If a lead came falls off a window, the window can sag or bow, which can cause the glass to sag or bow. Replacing the lead framework with a new one can help to stabilize the weight of the window while retaining the beautiful artwork. The act of disassembling, cleaning, and reassembling a vintage stained glass window with fresh lead came is known as re-lead restoration.
Read more about stained glass repair and restoration services at the Cathedral Crafts website. link
Determining if a window is in need of re-leading is simple. Just check the original glass for bowing or sagging, and if you find it, this may be the time for a replacement. If the original glass is still in good condition, you may only need to re-lead the window if it is not functioning properly.
New lead came has a 250% stronger tensile strength than it’s predecessors. A completely re-leaded stained glass window will be good for another 100 years or more.
Some artists prefer to use solder to fill gaps on their artwork. However, an effective way to make the artwork airtight and weatherproof is by applying putty.
Putty can be affected by things like air temperature, wind, and humidity. For example, if your windows are exposed to high winds, the putty may begin to show signs of crumbling. Check the condition of your leaded windows on a regular basis and watch for these signs.
Stained glass restoration and re-leading provider Lynchburg Stained Glass – link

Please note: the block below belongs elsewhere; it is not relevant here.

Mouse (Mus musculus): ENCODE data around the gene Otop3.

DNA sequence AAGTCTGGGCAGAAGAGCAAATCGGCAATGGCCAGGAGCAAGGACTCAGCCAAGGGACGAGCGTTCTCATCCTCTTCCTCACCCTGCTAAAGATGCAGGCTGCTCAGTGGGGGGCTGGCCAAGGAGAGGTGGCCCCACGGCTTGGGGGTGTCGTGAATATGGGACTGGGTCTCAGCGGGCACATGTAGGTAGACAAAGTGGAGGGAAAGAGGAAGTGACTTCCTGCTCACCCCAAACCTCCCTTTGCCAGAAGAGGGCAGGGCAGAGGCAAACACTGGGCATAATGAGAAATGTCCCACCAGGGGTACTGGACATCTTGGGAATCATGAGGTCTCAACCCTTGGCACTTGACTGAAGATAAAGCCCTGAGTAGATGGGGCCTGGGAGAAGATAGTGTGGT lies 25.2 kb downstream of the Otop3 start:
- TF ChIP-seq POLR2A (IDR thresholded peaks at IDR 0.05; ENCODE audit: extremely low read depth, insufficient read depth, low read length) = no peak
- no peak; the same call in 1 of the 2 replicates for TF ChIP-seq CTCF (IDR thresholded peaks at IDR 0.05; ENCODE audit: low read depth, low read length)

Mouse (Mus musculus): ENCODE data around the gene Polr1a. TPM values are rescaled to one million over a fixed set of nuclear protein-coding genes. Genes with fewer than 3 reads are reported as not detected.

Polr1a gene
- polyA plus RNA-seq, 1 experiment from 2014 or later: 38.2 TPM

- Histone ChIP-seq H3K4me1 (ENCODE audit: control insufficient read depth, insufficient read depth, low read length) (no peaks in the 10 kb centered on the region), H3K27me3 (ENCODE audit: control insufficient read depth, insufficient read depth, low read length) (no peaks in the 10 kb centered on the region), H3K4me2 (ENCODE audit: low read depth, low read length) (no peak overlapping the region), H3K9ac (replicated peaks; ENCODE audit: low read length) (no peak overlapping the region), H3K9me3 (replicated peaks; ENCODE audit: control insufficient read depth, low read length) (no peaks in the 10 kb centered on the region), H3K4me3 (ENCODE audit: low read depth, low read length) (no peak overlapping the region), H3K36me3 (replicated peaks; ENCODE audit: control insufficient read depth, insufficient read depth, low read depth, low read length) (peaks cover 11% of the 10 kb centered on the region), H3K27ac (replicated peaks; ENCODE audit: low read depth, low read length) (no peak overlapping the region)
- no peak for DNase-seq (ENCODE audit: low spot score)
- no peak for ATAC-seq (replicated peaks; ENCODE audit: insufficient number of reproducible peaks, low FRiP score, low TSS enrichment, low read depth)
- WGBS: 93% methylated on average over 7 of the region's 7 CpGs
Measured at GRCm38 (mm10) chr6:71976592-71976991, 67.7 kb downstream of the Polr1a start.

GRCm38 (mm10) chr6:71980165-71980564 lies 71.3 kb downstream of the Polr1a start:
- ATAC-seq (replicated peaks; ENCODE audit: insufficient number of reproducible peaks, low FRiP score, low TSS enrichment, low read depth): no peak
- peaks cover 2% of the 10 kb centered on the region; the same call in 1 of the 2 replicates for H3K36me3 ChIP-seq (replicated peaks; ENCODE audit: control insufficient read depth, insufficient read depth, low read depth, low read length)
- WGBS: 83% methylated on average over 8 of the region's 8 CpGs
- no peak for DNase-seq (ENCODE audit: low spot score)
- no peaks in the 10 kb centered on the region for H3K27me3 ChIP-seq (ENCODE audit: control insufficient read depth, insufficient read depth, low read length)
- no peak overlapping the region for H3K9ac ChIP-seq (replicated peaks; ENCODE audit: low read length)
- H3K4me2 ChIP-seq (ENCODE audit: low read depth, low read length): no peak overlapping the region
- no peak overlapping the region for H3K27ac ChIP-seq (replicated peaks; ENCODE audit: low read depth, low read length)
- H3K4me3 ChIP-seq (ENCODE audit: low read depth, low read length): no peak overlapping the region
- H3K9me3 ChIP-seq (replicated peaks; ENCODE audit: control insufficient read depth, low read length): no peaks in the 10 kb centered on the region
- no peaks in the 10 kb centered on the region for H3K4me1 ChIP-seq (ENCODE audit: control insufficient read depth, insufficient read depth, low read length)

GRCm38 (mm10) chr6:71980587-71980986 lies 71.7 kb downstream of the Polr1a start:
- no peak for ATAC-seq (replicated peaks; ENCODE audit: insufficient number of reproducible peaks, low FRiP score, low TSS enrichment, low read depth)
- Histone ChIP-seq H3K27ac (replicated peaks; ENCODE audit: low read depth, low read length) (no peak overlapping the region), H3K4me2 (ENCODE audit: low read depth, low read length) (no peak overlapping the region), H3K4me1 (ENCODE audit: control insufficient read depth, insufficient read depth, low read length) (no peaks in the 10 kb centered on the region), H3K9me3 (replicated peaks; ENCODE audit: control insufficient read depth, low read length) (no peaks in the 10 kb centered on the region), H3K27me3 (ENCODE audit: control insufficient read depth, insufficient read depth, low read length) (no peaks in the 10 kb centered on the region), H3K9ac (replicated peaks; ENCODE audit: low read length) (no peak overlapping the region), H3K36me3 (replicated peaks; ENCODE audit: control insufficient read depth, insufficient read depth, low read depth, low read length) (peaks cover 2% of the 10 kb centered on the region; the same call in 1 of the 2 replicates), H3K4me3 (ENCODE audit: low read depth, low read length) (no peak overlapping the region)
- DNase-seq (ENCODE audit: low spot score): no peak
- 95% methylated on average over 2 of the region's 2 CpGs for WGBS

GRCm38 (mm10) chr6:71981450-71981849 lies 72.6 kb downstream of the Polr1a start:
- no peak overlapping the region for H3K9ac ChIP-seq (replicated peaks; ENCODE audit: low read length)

How to Use Lead Came On Smaller Projects
There is some debate about whether or not it is appropriate to finish the edges of projects with lead came. This is because while it does improve the overall strength, it can completely change the way the piece appears when finished. Consider your project’s intended purpose and desired aesthetic before choosing to use lead came.
Lead is a good choice for borders on smaller craft projects because it is lightweight and has a smooth edge. Hobby came, a type of lead came used for edging small pieces, is often selected by stained glass artists and crafters because it adds a uniformly smooth appearance to the edges of their copper foil projects.
Lead is a great way to finish a free-form shaped piece. It bends around all of the edges that are curved or veer in and out, saving you from having to solder the outer border.
I wrote a full post giving all the details of using hobby came to border smaller projects – find it here (link)
Lead came is a popular choice for art projects because of its shape, size, and structural stability. Additionally, lead came is an easy way to finish with a clean edge and give your artwork a polished appearance.
Choosing the right stained glass lead is an important decision, as it affects the look and quality of the finished product. A good lead came technique can make the difference between a beautiful piece of stained glass, and an ugly one.
Every stained glass project is different, and everyone’s personal taste will vary. While experience, knowledge, and practice will help you make the right choices for your project, it is always a good idea to consult with a stained glass specialist if you have any questions.
Jump to our Designing Stained Glass post for an overall introductory tour of the craft of stained glass!